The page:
Hawaii’s false alarm: we’re right to question our safety from nuclear annihilation, Brisbane Times, By Smriti Keshari, Hawaiians recently experienced the most unimaginable nightmare, when an accidental alert went out a statewide warning of a “ballistic missile system” heading to the island. It happened at 8.07am on a Saturday.

Distraught residents did their best to find safety, parents drove miles to see their children one last time and some surfers even decided to paddle out for what they imagined was their last wave.

It was a false alarm, caused by human error, when a technician clicked on the wrong prompt on a computer screen.

Yet it served as a global wake-up call, and many around the world have begun to question the reality of whether their own country could be vulnerable to a similar incident.

In Australia, statewide emergency systems regularly use text alerts and landline phone messages to warn about bushfires, floods and other natural disasters. But could residents be woken one day by the threat of a missile headed towards Canberra, Sydney, Melbourne or the Pine Gap military facility near Alice Springs?

With no nuclear weapons of its own and no real nuclear-armed adversaries, the idea of an atomic-bomb attack may seem abstract to most Australians. But no country is safe from the nuclear threat. Defence analysts believe North Korea’s longest-range missiles could reach Australia. And although Australia’s geographic location makes it seem safe, experts say it is vulnerable to the effects of an all-out nuclear war between India and Pakistan.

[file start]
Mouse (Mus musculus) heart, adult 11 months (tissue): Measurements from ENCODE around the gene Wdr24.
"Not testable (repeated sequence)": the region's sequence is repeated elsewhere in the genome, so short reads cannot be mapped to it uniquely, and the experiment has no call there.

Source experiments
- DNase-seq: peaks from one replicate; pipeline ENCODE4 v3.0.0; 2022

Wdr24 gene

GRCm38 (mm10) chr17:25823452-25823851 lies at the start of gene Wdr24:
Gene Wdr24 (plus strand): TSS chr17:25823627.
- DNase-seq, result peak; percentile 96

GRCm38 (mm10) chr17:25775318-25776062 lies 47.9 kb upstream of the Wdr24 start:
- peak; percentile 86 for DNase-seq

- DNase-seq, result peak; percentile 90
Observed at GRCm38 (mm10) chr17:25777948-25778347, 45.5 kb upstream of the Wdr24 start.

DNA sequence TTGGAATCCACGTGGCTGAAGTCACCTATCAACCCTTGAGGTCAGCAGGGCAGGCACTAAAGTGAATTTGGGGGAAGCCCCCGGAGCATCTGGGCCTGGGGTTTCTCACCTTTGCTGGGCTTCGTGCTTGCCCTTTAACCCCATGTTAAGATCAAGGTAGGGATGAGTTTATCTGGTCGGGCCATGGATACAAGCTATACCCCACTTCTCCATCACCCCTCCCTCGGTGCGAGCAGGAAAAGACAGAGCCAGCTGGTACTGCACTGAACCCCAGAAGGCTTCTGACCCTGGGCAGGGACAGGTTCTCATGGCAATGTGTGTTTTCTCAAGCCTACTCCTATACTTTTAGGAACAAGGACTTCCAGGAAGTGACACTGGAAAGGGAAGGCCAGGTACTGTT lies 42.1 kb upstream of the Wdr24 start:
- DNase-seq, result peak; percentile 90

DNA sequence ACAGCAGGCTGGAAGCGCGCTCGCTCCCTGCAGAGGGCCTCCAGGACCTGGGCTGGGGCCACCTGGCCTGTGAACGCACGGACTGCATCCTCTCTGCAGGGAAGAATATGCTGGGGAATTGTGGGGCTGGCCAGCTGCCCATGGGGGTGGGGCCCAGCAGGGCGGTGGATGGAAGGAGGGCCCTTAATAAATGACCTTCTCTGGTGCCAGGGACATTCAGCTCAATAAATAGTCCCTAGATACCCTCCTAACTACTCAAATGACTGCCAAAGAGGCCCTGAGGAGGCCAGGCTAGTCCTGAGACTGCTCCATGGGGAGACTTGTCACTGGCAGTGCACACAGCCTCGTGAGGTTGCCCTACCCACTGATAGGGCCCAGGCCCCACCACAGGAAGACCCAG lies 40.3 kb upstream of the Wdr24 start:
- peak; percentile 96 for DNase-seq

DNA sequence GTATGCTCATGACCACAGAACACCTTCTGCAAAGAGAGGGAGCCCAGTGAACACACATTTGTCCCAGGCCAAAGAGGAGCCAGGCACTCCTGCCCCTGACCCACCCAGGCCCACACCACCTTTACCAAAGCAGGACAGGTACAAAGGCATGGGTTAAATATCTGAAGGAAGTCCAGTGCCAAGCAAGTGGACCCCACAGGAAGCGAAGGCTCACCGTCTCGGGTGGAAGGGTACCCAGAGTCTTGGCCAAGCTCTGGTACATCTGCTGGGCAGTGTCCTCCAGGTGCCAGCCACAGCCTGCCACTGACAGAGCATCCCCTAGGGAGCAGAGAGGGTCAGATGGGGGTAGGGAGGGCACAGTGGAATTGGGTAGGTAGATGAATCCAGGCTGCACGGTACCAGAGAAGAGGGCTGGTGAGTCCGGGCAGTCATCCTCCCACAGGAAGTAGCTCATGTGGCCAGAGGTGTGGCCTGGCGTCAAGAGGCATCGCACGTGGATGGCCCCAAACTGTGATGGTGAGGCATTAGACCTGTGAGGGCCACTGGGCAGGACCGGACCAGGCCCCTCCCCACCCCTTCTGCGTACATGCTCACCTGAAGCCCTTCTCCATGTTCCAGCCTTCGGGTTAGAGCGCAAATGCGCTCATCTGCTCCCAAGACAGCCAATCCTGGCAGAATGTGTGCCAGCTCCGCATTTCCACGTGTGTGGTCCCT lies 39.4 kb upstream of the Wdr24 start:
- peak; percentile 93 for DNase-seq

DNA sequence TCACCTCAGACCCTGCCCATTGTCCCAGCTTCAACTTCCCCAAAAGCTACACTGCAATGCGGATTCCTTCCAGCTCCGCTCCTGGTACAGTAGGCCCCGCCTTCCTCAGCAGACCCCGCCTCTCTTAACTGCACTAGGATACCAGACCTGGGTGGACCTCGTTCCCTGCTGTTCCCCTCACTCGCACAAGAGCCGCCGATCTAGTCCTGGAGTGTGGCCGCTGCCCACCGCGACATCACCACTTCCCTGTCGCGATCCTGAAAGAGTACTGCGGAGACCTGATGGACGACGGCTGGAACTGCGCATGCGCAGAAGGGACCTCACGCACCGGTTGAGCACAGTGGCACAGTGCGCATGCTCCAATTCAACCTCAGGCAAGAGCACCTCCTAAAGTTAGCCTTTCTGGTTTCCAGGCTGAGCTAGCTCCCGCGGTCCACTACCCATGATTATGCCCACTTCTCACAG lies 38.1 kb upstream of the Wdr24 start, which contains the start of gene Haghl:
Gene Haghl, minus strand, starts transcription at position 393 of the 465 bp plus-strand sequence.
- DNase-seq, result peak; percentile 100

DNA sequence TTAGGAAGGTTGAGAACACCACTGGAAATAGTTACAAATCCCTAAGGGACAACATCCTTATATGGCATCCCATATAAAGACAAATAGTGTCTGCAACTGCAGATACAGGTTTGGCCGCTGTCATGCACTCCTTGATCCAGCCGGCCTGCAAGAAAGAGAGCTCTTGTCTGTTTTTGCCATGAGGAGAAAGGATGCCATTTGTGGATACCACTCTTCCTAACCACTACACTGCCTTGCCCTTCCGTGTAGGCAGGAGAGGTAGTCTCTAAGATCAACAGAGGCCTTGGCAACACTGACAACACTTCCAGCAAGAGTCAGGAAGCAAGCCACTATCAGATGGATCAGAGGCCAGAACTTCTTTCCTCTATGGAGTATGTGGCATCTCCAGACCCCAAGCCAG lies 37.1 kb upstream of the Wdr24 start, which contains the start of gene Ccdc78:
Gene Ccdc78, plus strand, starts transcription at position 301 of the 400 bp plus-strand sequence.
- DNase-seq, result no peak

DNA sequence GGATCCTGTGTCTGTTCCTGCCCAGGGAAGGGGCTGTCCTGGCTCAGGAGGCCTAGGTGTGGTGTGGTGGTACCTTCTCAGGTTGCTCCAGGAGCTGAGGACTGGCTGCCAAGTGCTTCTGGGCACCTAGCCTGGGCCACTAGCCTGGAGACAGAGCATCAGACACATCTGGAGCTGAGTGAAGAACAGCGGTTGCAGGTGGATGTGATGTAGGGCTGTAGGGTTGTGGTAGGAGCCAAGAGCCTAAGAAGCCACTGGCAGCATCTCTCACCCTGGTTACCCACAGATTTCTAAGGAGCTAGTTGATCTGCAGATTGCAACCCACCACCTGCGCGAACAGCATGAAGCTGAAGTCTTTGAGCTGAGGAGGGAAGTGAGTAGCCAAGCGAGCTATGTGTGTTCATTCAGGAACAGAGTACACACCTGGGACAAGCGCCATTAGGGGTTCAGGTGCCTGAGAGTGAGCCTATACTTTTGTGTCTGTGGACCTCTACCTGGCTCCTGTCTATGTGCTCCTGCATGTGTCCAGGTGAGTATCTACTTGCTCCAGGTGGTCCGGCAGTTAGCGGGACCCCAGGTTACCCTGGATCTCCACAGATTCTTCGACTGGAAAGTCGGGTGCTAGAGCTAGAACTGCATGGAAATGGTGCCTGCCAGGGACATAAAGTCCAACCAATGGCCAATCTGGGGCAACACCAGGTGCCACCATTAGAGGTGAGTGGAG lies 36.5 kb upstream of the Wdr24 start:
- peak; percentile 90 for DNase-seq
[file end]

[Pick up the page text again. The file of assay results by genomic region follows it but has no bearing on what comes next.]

Additionally, as an ally of the United States, relying not only on the protection of America’s nuclear umbrella but also home to a strategic site in the US missile-defense system, Australia could be among the first targets to be hit in a surprise nuclear attack against the US………

And the effects of nuclear weapons testing have had a lasting effect on the environment and countless communities around the world. In Australia, from 1953 to 1957, Britain’s nuclear tests caused lingering effects that affected the livelihood and health of Aboriginals years later.

Smriti Keshari is co-creator of the multimedia presentation the bomb, which featured during the Sydney Festival last week.

January 29, 2018 Posted by | AUSTRALIA - NATIONAL, weapons and war | Leave a comment

Turnbull govt to give $3,8billion to develop a weapons export industry

Australia to become major defence exporter under $3.8b Turnbull plan, The Age, Adam Gartrell, 29 Jan 18, Australia is set to become one of the world’s top 10 defence exporters under an ambitious $3.8 billion government plan.

The new defence export strategy to be released by Prime Minister Malcolm Turnbull on Monday aims to put Australia on par with major arms-exporting countries like Britain, France and Germany within 10 years.